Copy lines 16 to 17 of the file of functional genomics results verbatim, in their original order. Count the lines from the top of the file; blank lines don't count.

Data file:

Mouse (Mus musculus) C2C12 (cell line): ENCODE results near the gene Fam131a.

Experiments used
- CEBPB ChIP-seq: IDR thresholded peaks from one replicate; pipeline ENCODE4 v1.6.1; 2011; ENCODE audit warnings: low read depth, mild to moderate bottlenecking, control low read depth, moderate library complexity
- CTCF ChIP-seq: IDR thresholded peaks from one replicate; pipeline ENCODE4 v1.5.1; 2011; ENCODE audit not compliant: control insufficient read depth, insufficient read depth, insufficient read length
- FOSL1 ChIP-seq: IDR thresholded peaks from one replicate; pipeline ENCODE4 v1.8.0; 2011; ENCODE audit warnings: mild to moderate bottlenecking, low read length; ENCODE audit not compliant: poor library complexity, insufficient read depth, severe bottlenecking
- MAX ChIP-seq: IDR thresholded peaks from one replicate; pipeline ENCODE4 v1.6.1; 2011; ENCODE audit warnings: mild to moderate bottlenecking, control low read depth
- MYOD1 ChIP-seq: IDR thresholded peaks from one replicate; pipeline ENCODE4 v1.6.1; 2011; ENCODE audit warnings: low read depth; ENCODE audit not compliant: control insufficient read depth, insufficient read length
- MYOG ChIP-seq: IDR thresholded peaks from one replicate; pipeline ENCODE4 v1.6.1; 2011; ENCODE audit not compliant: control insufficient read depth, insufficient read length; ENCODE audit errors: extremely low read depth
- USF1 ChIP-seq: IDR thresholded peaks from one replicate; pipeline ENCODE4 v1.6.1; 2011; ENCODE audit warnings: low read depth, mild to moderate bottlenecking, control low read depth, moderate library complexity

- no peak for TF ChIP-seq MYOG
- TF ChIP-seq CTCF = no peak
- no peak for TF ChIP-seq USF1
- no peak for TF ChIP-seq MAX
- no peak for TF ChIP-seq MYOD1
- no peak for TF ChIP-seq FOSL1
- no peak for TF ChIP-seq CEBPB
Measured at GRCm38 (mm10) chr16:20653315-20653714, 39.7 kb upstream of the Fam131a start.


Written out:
- no peak for TF ChIP-seq CEBPB
Measured at GRCm38 (mm10) chr16:20653315-20653714, 39.7 kb upstream of the Fam131a start.